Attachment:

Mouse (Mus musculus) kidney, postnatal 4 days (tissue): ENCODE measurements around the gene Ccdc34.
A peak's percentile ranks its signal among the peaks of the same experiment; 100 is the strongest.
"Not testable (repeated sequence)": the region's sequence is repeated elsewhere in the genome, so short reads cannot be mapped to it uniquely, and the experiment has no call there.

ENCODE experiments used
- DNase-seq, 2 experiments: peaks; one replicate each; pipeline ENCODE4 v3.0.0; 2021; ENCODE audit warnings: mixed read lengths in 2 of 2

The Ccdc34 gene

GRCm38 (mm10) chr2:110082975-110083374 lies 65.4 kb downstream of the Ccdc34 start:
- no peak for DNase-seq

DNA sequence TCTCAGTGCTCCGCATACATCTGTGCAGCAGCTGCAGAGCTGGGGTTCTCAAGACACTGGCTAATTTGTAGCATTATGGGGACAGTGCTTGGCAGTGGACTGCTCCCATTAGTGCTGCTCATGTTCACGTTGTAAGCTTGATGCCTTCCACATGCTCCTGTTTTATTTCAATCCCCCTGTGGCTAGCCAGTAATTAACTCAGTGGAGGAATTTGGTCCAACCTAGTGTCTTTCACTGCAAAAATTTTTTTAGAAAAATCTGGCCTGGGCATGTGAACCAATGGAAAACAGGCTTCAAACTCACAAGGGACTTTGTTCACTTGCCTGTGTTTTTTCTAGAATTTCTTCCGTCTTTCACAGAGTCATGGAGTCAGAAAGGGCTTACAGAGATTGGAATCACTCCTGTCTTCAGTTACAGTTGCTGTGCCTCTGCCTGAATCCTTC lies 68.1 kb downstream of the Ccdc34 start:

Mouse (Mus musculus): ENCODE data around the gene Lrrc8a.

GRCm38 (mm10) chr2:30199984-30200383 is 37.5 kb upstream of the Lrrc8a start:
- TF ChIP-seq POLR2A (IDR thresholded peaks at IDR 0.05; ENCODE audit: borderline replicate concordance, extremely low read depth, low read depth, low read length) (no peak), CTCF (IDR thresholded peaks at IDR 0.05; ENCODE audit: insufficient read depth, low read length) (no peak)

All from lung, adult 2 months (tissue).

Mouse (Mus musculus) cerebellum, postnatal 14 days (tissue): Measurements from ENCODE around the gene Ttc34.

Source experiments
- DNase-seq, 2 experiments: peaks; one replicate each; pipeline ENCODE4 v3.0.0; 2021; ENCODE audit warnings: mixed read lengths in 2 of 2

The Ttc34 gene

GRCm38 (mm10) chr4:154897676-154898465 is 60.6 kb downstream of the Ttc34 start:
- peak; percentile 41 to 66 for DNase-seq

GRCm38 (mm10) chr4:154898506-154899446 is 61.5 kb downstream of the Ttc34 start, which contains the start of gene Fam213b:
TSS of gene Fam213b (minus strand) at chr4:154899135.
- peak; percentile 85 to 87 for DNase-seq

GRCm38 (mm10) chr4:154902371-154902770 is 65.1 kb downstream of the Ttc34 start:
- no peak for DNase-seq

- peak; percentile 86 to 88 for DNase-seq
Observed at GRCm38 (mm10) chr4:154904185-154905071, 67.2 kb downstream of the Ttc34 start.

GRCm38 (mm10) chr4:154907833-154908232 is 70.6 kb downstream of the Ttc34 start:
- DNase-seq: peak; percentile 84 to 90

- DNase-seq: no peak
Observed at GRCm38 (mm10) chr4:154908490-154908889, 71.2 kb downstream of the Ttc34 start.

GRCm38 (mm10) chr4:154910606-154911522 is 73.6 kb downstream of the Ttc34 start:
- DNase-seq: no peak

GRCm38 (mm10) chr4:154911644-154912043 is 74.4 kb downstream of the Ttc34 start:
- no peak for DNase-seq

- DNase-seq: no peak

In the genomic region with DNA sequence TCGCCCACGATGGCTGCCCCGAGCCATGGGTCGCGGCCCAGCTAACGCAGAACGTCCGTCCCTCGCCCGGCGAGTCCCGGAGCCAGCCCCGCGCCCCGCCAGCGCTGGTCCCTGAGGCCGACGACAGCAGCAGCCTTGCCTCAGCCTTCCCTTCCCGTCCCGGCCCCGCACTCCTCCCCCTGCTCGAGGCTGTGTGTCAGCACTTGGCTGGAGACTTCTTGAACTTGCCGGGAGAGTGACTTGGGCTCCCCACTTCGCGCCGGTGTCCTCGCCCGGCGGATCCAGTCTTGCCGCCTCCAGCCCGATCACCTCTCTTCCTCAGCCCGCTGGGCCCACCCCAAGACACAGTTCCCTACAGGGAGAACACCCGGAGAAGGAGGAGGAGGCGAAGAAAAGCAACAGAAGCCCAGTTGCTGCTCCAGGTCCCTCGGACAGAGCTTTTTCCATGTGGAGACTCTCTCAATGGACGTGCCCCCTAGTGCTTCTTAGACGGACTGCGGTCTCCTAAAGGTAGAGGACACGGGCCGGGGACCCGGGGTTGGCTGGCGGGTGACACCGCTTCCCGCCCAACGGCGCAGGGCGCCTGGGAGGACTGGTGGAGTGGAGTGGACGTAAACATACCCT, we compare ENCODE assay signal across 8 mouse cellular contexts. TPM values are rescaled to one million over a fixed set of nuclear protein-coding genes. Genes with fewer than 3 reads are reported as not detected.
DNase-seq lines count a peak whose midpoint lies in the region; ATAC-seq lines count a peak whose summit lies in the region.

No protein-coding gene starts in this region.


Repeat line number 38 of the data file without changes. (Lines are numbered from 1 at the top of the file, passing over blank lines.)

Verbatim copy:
No protein-coding gene starts in this region.